Porn Loser

Long before film critic Michael Medved became the insipid defender of family values and de facto darling of the Quayle campaign he is today, he had something a critic desperately needs or he's dead in the water, a quirky sense of humor. Medved, with the help of his brother Harry, co-authored The Golden Turkey Awards, a gut-achingly funny compendium of the worst in cinema, a veritable Mount Trashmore of movies, movie stars, and movie directors. Some of the final choices, delivered in the hackneyed "And the winner is..." manner of the Academy Awards, were mean-spiritedly brilliant (Raquel Welch as the Worst Actress of All Time), others merely mean (Richard Burton edging out Victor Mature for the men's award). But the honoring of Edward D. Wood, Jr. as Worst Director, and his unspeakably wonderful space-age caper, Plan Nine From Outer Space, as Worst Film, was so right you had to stand up and cheer.

My first glimpse of Plan Nine -- for I've seen it many times since, and guiltlessly -- was some fourteen years ago, before I had read the Medved brothers. In the middle of the night in a New York hotel, it was on the tube. The film begins with an electrifyingly hyperbolic intro intoned by Criswell, a creation of the late Fifties whose alleged oracular wisdom and flamboyant theatricality were festooned throughout America's radio and television stations and book stores. Caped and bulging-eyed, Criswell bellows: "The incidents, the places, my friend, we cannot keep this a secret any longer. Let us punish the guilty; let us reward the innocent." And then the clincher: "My friend, can your heart stand the shocking facts about...grave robbers from outer space!?" It was confusing, and transfixing.

Briefly, Plan Nine is supposed to be a film about aliens seeking to destroy mankind before mankind destroys the universe. Thus, there's scarcely a plot to speak of, let alone narrative coherence. The filmmaking seems deliberate in its credulity-stretching badness. The bulk of the action takes place in a suburban graveyard (and the production values are such that tombstones, seemingly made of plywood, teeter and lurch at the proximity of every passing footstep). The film features the last performance of Bela Lugosi, such as it is: Lugosi, heroin-addicted and forgotten by the industry that made him a star as Dracula, died before the completion of this film. The director, meanwhile, left with some extant silent footage of the elderly Lugosi posing outside a house and entering, hired a double to complete the scenes -- a double about a foot taller than Lugosi who covers his face with a black cape and whose ears protrude like Dumbo's. Plan Nine's innovations are inspired.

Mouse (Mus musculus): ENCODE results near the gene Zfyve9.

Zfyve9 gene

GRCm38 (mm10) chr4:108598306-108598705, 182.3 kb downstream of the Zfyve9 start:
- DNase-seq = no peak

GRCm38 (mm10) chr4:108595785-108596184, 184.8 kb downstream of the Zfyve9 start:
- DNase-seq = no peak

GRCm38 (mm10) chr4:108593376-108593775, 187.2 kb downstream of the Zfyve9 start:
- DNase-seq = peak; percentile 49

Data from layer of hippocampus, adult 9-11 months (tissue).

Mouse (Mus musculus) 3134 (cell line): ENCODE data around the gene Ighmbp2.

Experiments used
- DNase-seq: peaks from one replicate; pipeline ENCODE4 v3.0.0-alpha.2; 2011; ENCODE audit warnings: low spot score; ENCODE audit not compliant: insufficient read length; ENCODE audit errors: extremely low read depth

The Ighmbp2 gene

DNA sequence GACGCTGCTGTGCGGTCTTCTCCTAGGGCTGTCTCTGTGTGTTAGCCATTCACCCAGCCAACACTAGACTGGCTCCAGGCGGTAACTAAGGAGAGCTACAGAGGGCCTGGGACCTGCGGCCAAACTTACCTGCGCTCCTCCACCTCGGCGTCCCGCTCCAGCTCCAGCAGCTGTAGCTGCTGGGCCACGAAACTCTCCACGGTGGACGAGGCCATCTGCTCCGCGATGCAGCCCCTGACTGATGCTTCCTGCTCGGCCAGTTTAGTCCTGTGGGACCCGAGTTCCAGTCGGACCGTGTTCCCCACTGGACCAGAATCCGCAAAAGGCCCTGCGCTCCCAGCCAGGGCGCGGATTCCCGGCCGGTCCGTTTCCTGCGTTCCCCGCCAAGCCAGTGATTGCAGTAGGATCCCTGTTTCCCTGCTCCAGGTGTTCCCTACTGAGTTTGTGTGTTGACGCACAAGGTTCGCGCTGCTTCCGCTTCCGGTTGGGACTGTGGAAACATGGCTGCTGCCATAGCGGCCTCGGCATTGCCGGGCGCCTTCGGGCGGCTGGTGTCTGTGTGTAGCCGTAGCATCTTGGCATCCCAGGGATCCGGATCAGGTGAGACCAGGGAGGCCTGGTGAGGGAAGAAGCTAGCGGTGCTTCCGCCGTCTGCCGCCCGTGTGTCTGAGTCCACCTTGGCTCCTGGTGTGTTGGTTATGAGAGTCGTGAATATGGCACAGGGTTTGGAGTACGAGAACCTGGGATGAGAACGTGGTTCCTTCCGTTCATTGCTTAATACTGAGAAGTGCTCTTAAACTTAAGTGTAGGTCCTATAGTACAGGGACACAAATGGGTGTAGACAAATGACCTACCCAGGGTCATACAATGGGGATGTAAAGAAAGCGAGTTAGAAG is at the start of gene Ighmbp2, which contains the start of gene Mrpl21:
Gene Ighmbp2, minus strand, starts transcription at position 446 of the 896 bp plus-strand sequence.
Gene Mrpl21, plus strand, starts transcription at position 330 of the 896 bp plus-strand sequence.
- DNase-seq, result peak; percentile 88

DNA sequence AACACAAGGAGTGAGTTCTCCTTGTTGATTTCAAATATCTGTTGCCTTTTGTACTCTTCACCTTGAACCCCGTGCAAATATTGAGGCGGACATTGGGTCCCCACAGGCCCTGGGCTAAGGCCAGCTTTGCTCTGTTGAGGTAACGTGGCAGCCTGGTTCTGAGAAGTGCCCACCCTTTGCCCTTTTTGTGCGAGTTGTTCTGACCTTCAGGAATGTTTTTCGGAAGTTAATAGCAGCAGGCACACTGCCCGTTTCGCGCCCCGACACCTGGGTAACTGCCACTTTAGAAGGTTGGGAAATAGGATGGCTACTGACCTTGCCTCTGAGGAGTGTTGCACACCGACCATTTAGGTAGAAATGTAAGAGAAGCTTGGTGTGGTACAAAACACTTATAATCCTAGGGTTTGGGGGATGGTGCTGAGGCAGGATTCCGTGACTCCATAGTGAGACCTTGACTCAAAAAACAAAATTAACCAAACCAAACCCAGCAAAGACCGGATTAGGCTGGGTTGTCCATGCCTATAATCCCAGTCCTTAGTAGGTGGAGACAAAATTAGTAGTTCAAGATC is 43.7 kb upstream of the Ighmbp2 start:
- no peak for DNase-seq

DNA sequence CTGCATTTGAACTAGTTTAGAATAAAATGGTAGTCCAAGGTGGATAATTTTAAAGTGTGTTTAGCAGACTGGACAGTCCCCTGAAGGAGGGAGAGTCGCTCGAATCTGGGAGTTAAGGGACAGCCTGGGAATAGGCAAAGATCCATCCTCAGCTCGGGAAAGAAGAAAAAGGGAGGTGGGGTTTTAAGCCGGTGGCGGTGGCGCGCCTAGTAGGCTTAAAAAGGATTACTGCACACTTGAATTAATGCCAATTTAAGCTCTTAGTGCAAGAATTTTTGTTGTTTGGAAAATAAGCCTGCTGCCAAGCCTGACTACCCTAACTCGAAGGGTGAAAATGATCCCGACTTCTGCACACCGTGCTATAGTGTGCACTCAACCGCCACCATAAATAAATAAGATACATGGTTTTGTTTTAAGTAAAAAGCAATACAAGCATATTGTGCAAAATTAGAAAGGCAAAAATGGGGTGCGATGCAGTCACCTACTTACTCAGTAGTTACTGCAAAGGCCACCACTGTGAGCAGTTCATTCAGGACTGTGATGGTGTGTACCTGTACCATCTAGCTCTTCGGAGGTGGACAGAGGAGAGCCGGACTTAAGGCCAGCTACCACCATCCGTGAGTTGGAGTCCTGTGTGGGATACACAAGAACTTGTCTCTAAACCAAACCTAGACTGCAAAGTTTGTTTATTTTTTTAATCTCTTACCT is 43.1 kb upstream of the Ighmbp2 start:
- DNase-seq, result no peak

Other members of the cast include another Fifties exploitation queen, Vampira, who somnambulistically traipses, hands outstretched, toward objects around the graveyard, plus the obese Swedish wrestler, Tor Johnson, who plays a dead sheriff risen from the grave. The dialogue, acting, and editing have dreamlike lapses of logic -- in one sequence, there's a chase in which the camera cuts between the chasers filmed in daylight and the chasees in nightlike darkness. Never having hallucinated as Lugosi did, my first encounter with the work of Edward D. Wood, Jr. -- among whose other work the even more inspired Glen or Glenda takes pride of place -- was the next best alternative. And so it remains.

Earlier this year, a book on this insuperably camp director was published, Rudolph Grey's Nightmare of Ecstasy: The Life and Art of Edward D. Wood, Jr., a well-researched "oral history" offering plenty of information regarding the elusive Wood. It's all there -- Wood's early heroism in World War II, his fetishistic transvestism (a love of angora sweaters is well documented), his cheaply thrilling forays into pornography back in the early Sixties, his voluminous writing of trash novels (Death of a Transvestite is about a cross-dresser on death row who wants to die in tights), and his drinking and early death in 1978 at age 54. Long before Russ Meyer and John Waters created a niche for themselves in the celluloid underground, the book suggests, Ed Wood had already frolicked and prospered there.

The author will be in Miami Beach this Saturday at 9:00 p.m. to perform a book signing at Books and Books in Lincoln Road. That event will be followed, as befitting Halloween Night, by a screening of Wood's 1960 pornographic expose, The Sinister Urge, at the Alliance Film/Video Project next door. Less hokily outre than Plan Nine though equally mouth-opening, the story deals with a "smut picture" racket allegedly resulting in multiple murders of young women. I shall not give much else away, other than to repeat this delicious morsel of dialogue, a response by the town sherriff to a concerned citizen about the police raids: "Show me a crime and I'll show you a picture that could have caused it."

That's the wonderful thing about Ed Wood -- long before the Fundamentalists crusaded against Penthouse at convenience stores, the man just knew that pictures of naked girls were the cause of crime across America. What a guy.

THE SINISTER URGE
Written and directed by Edward D. Wood, Jr.; with Kenne Duncan, James "Duke" Moore, Jean Fontaine, Carl Anthony, and Dino Fantini.

Unrated.
Plays Saturday at midnight at the Alliance Film/Video Project, 927 Lincoln Rd, Miami Beach; call 531-0954 for further information.

 
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